Unexplored 2: The Wayfarer’s Legacy review: Something special and hidden

Gather around the fire, rogue fans and rogolike lovers. In a moment of lofty folly, and perhaps arrogance, Unexplored 2 arrives in these lands to herald the benefits of novelty and digging into dungeons. This is the chonker of a roguelike RPG, where long-held assumptions about how the genre is designed are discarded, while others are strictly complied with. The designers of this colorful game rubbed their chins and decided to see what randomly generated tales of death would look like without two sacred cows: money and meters. Folks, it looks kind of good.

Before I get into what makes it look special, let me just get an idea of ​​what’s going on. You are a little guy on a mission to destroy an old stick. You have to walk your way into a deadly area called the first valley and find a big hammer where it can be destroyed. Moment by moment that means slowing from top to bottom through beautiful pockets of forest, desert, mountains, snow, badlands and swamps, which might fend off monsters. Then he wandered across the world map as an increasingly exhausted female.

The journey comes with small obstacles or encounters. You might get wet while traveling through a storm, and then become unable to stand the cold of the night. You might get lost and find your maple tossed sideways to another location entirely. These condition rates (cold, wet, exhausted, injured) accumulate and lower your level of hope. Which in the end threatens to permanently separate the pleasant passive bonuses that you created in your character at the beginning of the game (faster running speed, improved health complex, etc.). I plunged headlong into a lake to see what would happen, say, and then traveled through an autumn forest, making my fairy tale so cold and wet that it lost its high-level hope. In this case, extra luck on the “Lucky Tests” in the lucky undo style.

Fortune Quiz is basically a smart probability mini game that is developed with flavor text. Let’s say you come across an inscription on the stone but you can’t read it. A dialog box appears with a group of floating disks inside. You get limited chances to go fishing in this set of colored tokens until you come out a successful puppet, but you can also catch a failed ball. New tokens are added all the time, increasing (or decreasing) your chances of drawing the right green disc. This happens to all kinds of interactions, from picking out locks to convincing townspeople that you’re a decent frog person who definitely isn’t planning to kill them. When the game first explains the tabletop-inspired mini-game of chance, it sounds cumbersome (why not do a simple skill check?) but soon the process becomes second nature. It’s a neat and vibrant mini-game that somehow feels crunchier and more satisfying than rolling a regular-sided dice.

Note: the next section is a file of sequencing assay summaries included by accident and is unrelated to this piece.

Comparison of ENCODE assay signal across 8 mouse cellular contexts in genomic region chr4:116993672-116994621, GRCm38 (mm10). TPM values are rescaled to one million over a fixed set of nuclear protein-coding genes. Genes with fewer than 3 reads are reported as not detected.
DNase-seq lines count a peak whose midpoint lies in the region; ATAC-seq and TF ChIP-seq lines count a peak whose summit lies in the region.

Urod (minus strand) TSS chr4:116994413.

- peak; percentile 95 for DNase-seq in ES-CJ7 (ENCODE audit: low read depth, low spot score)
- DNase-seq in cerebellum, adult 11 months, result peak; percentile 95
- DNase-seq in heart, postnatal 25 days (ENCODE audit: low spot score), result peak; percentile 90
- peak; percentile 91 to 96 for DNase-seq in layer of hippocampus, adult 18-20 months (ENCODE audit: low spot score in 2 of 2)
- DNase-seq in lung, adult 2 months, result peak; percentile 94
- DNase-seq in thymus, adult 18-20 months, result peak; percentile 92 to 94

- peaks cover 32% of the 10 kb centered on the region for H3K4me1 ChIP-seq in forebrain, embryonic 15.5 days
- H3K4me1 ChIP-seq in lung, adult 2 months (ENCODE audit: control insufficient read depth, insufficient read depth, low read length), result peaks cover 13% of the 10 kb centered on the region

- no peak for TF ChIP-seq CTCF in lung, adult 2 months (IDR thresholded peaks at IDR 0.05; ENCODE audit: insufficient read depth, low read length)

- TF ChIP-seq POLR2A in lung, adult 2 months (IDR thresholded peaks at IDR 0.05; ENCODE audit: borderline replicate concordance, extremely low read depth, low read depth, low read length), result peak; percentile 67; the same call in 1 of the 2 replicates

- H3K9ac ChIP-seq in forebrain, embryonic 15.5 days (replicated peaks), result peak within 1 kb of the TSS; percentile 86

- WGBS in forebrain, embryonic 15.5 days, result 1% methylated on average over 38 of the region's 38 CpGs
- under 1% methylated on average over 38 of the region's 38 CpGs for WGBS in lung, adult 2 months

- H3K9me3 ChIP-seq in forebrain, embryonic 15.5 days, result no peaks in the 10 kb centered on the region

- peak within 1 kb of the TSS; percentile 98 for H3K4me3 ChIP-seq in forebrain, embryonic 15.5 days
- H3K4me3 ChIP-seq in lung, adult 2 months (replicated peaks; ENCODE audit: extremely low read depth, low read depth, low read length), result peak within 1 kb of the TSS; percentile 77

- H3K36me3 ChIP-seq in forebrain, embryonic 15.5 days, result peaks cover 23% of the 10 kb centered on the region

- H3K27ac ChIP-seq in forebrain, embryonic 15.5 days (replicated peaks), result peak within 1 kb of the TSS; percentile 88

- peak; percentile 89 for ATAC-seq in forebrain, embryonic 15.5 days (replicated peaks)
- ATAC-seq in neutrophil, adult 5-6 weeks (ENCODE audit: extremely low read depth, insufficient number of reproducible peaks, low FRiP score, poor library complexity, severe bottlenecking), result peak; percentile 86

Where the “feel” of the game falters, to me, is the combat. And that’s something more of a taste than a definite fiasco for Unexplored 2. It’s a long way from the stabbing stumble I usually like. Put aside any ideas for smart sword play. It took hours to stop myself from trying to run or roll on instinct, so I was spoiled with RPGs like Tunic and Death’s Door. This has a similar perspective and style, so my idiot brain keeps trying to figure out where the hell is i frames.

They are not here. This is a fierce rogue messenger due to its three-dimensional shape. Attacking is a matter of slow and deliberate timing, to keep the pointer trained on the right opponent and clicking at just the right moment. The great sluggishness of the weapons governs that you may not pierce them lest they be cut, and most weapons are used to the best of their ability – recoil-effect swords, fire-sticks, and an armor-piercing pickaxe. Later, I used my bow to keep things at a distance, and made my peace with slower combat by being a jerk of a sniper.

As in all good roguelikes, your health bar becomes your economy, your personal GDP decorated in crimson red.

In many cases, fighting is a bad idea anyway. You don’t get much spoil from a kill, and it’s often better for you to sneak past with some light stealth, or talk your way out of a robbery with a lucky dip for short conversations. The real loot is hidden in vats at the bottom of damp dungeons, or after a few bewildering rooms in an abandoned temple. Or even in the pockets of a merchant in a neighboring town. With the combat being a bit grumpy, it’s smart in the game not to over-reward your fists. As in all good roguelikes, your health bar becomes your economy, your personal GDP decorated in crimson red. Why would you invest in a startup knife fight with four dangerous men when you could deposit into a savings account by sneaking in from behind?